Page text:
He said ‘some of these, inevitably’ are ‘fighting with’ Isis.
The Foreign Secretary said: ‘We are taking action in three areas:
promoting political unity among those who support a democratic Iraqi state and stability in the region; offering assistance where appropriate and possible and alleviating humanitarian suffering.
‘We have made it clear this does not involve planning a military intervention by the United Kingdom.’
‘That is a very good argument for trying to advance our bilateral relations. Of course, we do also have to deal with the issue of Iran’s nuclear programme.
‘We do need Iran to make its contribution to stability in the region by seizing support for sectarian groups in other parts of the region.’
It came amid reports that Tehran is considering military support to the Shia-led administration in Iraq.
Representatives of Iran and the Western powers met in Vienna to discuss international concerns about Tehran’s nuclear ambitions.
The Foreign Office declined to discuss the content of Mr Hague’s call. The Foreign Secretary will brief MPs on the latest situation in an oral statement to the House of Commons this afternoon.
Prime Minister David Cameron’s official spokesman indicated that the UK saw a role for regional powers such as Iran in supporting the Baghdad government, telling reporters at a Westminster media briefing: ‘In terms of the decisions around the immediate security response in Iraq, those are for the Iraqi authorities to take.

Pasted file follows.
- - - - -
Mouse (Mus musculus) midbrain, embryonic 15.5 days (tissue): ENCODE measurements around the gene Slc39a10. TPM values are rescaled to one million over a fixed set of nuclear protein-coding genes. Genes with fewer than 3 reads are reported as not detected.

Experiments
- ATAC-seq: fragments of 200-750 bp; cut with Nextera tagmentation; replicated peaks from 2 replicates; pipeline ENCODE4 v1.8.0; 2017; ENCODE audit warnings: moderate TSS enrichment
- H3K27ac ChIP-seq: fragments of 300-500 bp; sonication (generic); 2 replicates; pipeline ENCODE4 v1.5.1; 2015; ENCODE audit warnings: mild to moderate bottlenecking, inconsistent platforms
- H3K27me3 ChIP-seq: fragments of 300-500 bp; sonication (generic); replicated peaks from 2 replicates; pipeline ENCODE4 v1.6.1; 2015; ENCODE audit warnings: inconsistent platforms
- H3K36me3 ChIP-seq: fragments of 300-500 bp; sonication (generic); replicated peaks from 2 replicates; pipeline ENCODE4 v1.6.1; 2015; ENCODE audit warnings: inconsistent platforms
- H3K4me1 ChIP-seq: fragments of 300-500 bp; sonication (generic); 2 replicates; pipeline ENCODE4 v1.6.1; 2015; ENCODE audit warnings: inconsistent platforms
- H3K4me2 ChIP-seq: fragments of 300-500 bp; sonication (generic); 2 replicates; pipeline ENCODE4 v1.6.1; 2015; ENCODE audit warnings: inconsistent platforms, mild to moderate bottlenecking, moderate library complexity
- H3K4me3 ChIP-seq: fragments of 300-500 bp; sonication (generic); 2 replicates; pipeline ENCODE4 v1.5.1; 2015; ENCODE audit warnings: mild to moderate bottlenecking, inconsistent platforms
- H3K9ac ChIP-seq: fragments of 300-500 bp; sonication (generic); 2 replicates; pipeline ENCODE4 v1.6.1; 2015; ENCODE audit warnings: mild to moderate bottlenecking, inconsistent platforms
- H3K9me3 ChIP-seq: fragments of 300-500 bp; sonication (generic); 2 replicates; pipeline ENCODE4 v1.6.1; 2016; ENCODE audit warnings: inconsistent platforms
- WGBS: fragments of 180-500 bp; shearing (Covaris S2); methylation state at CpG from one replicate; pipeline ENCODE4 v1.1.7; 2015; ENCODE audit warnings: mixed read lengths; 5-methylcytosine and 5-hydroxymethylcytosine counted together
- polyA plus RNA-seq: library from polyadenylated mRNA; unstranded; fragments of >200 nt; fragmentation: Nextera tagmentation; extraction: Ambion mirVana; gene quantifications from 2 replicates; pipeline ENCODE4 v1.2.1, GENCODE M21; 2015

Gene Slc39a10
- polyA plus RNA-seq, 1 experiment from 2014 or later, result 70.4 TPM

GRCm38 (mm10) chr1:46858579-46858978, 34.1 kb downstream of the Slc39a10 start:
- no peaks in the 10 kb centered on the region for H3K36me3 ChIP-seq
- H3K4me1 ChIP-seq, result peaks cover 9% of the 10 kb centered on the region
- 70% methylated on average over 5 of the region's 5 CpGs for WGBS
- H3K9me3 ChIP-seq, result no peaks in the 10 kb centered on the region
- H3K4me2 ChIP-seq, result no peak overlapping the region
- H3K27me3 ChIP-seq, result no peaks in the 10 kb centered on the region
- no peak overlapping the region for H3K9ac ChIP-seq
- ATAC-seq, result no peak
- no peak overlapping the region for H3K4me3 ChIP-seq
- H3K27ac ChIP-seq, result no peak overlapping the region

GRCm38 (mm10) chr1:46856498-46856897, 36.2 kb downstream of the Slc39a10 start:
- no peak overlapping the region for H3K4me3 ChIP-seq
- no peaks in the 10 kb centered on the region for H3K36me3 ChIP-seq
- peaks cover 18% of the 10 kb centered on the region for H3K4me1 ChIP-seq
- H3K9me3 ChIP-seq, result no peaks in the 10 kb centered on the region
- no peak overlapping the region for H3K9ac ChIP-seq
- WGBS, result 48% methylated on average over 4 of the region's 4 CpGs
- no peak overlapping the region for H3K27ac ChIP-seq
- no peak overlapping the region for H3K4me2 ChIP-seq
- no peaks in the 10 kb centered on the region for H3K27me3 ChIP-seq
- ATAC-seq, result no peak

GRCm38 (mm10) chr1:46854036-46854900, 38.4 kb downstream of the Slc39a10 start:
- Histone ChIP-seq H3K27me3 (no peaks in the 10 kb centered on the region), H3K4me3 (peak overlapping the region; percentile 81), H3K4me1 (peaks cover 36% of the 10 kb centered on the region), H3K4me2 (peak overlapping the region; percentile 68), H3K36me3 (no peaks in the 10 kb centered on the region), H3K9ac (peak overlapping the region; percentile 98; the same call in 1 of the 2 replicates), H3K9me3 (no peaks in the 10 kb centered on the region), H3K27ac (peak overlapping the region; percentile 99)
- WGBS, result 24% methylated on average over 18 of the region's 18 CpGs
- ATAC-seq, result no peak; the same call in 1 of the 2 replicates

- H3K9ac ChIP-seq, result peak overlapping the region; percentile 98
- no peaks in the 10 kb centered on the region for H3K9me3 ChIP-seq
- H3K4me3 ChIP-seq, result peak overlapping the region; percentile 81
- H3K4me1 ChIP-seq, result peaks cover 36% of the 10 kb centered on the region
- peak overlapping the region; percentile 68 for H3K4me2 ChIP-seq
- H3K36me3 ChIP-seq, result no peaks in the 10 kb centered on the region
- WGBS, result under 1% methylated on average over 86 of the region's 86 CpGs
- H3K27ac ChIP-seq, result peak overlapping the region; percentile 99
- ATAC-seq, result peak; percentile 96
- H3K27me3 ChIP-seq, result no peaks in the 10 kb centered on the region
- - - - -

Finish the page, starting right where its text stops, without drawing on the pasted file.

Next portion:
‘Is there a wider regional issue here and is there a role in the region supporting the Iraqi government in trying as much as possible to take a broad-based and inclusive approach going forward and avoiding some of the risks of a sectarian approach, as the Foreign Secretary was talking about? Yes.
‘Is there a role for the region and the international community as a whole to support this approach of unity and co-operation – as the Foreign Secretary described it this morning? Yes, I think there is a regional angle to it.’
Former Foreign Secretary Jack Straw welcomed the Government’s move to open talks with the Iranians – but called on Mr Hague to be ‘more positive’ about Britain’s relations with the Middle Eastern power.
He told the BBC’s World at One radio programme: ‘There is a strategic necessity and opportunity to engage more with Iran.’
A map of northern Iraq shows the towns and cities taken over by Sunni insurgents and Kurdish Peshmerga
BRITAIN WILL NOT TAKE ACTION BUT WILL BACK THE US, SAYS CLEGG
Britain will not block well-judged, targeted action by the US against Iraq, Nick Clegg said.
The Deputy Prime Minister suggested the UK could allow its bases to be used to launch attacks on ISIS forces.
Speaking at a press confernece in London, Mr Clegg said: ‘We will not be providing active frontline military resources to the action taken.
‘But we are certainly not going to stand in the way of action that is well-judged and well-targeted. I am not suggesting we will rule out passive assistance even if we are not going to embark on our own active role.
‘We are not going to start deploying British military forces in Iraq. We will equally not stand in the way of America, in particular, seeking to take well-judged, targeted action.